Charles Sheldon was a prolific and gifted early 20th century illustrator who specialized in glamorous portraiture that graced the covers of early movie magazines and advertising in the art nouveau and art deco styles. After studying at the Art Students League, he went to Paris to study under the legendary Alphonse Mucha. Upon his return to America, Sheldon set up a studio at Carnegie Hall in New York City.
In 1918 Sheldon received his first pin-up commission, a series of ads for La Vogue lingerie. He soon began working on advertising campaigns for Fox Footery as well as creating covers for Collier's Magazine, The Saturday Evening Post and Photoplay.
By 1921 he was contributing high fashion portraits to Woman's Home Companion and Theater magazine. Famous women all over the world arranged to sit for portraits in his studio in Carnegie Hall in New York.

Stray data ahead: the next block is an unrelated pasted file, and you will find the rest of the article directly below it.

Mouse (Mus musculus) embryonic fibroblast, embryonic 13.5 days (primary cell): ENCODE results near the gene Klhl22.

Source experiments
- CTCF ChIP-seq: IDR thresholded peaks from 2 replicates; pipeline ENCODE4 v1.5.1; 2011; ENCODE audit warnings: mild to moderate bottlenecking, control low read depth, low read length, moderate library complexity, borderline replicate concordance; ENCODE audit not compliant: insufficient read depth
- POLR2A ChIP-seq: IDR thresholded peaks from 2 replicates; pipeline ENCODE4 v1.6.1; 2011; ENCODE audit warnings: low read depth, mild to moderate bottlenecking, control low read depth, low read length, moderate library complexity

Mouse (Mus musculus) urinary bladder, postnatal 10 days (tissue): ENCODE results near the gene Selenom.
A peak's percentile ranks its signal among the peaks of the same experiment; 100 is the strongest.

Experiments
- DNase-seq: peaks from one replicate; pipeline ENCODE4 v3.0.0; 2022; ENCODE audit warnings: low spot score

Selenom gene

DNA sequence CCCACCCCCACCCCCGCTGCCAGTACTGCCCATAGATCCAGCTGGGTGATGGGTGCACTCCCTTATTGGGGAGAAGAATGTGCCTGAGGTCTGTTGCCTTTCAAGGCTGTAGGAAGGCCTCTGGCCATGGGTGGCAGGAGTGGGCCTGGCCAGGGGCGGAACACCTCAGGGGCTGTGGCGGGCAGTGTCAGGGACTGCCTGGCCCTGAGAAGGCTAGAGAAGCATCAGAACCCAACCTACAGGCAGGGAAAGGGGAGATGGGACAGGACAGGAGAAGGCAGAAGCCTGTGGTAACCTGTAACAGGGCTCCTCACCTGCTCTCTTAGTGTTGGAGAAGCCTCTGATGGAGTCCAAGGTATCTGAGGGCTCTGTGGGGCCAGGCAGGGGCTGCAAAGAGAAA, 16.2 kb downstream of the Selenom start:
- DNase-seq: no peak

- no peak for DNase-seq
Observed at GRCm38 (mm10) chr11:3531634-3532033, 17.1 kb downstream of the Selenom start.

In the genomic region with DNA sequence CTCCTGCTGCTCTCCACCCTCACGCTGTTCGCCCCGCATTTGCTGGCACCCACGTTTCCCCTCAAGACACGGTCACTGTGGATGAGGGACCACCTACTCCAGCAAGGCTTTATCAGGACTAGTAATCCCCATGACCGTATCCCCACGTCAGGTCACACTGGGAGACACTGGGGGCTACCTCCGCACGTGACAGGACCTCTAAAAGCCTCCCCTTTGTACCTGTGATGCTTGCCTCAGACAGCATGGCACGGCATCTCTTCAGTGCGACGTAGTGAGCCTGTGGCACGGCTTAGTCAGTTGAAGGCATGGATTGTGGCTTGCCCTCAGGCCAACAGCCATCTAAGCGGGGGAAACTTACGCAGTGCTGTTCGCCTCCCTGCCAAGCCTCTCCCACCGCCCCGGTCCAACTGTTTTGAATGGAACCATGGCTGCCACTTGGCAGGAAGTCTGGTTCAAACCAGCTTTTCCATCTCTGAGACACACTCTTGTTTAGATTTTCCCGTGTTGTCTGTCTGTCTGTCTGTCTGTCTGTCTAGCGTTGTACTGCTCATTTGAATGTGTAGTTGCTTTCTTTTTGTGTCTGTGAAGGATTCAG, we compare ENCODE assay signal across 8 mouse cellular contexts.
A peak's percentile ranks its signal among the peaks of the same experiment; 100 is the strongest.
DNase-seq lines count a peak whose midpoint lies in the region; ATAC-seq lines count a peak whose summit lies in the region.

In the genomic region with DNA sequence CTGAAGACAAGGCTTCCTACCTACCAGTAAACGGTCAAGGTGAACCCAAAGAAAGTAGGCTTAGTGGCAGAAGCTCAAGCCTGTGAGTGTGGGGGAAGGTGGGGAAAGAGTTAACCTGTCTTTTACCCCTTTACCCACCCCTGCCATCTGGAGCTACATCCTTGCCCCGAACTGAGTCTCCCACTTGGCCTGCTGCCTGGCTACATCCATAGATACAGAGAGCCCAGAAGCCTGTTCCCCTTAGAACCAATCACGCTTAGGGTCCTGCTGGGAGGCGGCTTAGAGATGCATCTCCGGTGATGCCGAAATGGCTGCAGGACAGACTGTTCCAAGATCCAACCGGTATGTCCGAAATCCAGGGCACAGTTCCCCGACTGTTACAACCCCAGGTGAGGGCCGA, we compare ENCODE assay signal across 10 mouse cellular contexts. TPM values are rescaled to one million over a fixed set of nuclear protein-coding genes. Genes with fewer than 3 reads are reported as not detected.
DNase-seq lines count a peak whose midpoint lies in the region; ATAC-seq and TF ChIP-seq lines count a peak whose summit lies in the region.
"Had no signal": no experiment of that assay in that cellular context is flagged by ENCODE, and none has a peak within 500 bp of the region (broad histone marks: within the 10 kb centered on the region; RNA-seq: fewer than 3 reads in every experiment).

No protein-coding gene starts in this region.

The pastels he created for Photoplay from 1925 to 1930 included glamorous depictions of Hollywood film stars like Clara Bow, Mae West, Jean Harlow, Greta Garbo, Gilda Gray, Mary Pickford, and numerous other Hollywood enchantresses. Unlike many movie magazine illustrators, who primarily worked off of publicity photos, many of these stars sat for Sheldon personally. Along with his work for Photoplay, the artist worked for Screenland, Movie Classic and Radio Digest magazines.